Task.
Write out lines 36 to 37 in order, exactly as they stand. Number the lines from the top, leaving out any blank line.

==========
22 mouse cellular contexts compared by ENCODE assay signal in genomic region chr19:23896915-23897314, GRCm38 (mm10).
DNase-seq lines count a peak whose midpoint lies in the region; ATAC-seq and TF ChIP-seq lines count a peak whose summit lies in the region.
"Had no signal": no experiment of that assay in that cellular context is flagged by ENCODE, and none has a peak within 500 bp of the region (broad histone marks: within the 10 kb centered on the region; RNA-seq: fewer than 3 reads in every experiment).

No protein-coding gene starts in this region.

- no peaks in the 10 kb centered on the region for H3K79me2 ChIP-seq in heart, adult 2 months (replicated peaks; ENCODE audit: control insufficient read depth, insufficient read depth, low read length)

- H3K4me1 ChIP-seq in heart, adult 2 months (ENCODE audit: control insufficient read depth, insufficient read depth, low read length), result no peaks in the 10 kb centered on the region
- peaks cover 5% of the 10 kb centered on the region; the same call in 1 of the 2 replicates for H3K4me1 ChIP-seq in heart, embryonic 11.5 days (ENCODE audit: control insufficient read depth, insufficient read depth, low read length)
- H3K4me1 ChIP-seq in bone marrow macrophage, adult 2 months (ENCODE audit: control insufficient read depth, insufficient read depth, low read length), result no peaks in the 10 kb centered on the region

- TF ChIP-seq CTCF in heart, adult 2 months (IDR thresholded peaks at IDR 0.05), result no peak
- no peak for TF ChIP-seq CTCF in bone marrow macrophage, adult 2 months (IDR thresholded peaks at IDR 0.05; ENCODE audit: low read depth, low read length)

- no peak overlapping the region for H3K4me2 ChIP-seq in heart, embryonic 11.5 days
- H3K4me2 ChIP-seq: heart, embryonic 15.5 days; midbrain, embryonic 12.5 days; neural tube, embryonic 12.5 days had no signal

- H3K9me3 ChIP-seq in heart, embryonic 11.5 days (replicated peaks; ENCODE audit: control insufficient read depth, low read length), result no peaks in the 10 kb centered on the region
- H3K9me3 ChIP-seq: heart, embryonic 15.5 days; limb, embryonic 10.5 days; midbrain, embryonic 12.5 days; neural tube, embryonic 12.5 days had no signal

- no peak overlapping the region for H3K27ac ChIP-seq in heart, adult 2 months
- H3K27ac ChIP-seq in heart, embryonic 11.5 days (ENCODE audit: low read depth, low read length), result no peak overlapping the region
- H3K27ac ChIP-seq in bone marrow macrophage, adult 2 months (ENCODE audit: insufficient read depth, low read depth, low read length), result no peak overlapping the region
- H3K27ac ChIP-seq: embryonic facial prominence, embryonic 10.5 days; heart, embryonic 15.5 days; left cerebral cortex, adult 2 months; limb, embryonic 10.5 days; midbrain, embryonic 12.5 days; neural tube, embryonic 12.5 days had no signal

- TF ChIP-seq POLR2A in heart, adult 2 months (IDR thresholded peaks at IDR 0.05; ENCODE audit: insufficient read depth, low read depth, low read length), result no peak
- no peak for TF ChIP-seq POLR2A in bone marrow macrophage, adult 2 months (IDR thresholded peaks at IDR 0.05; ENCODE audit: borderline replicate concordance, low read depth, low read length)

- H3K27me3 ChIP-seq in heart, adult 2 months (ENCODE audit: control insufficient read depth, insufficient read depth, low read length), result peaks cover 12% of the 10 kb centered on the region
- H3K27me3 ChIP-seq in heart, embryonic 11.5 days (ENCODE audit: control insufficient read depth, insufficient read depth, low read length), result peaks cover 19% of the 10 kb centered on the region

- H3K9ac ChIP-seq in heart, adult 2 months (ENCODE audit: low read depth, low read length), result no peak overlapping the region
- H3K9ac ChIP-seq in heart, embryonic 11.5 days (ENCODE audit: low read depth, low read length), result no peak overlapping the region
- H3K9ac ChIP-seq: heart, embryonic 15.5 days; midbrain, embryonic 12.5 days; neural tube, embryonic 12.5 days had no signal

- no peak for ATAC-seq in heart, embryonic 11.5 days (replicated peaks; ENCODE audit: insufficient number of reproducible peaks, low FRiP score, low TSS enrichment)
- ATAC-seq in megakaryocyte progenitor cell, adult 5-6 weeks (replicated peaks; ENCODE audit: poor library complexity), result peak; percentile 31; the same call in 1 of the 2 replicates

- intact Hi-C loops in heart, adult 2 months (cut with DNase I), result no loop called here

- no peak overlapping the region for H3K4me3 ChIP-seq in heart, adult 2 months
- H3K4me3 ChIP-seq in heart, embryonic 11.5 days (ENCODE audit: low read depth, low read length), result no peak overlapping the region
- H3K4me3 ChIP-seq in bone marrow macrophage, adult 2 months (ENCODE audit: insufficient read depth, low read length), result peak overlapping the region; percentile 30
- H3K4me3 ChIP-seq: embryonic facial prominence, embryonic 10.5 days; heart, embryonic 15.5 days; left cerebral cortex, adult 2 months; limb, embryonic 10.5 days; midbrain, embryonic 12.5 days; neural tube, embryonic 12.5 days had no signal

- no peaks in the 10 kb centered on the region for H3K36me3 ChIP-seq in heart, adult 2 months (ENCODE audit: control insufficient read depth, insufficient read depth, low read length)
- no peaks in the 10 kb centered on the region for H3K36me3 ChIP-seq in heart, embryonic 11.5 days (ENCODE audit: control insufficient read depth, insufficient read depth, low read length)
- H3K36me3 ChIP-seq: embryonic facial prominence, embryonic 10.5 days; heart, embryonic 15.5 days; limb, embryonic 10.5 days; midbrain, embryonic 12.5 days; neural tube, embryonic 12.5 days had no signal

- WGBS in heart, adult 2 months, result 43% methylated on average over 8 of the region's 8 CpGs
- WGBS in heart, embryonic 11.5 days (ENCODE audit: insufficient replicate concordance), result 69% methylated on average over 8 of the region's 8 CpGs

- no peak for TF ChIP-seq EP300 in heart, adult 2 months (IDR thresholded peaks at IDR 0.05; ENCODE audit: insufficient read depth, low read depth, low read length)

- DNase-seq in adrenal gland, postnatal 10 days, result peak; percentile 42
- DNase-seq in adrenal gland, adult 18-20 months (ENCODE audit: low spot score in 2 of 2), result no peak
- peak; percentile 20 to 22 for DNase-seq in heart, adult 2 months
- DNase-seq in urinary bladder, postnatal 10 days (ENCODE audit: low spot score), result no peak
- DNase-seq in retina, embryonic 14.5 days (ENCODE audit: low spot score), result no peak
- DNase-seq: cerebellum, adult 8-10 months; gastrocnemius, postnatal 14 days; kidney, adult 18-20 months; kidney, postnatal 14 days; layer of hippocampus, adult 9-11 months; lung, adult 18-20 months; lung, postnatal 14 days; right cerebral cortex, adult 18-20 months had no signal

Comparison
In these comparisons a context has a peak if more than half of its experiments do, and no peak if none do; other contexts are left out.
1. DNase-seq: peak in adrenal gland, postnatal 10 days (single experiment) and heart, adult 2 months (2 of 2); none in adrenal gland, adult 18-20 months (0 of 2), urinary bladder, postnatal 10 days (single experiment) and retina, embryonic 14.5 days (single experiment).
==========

- WGBS in heart, adult 2 months, result 43% methylated on average over 8 of the region's 8 CpGs
- WGBS in heart, embryonic 11.5 days (ENCODE audit: insufficient replicate concordance), result 69% methylated on average over 8 of the region's 8 CpGs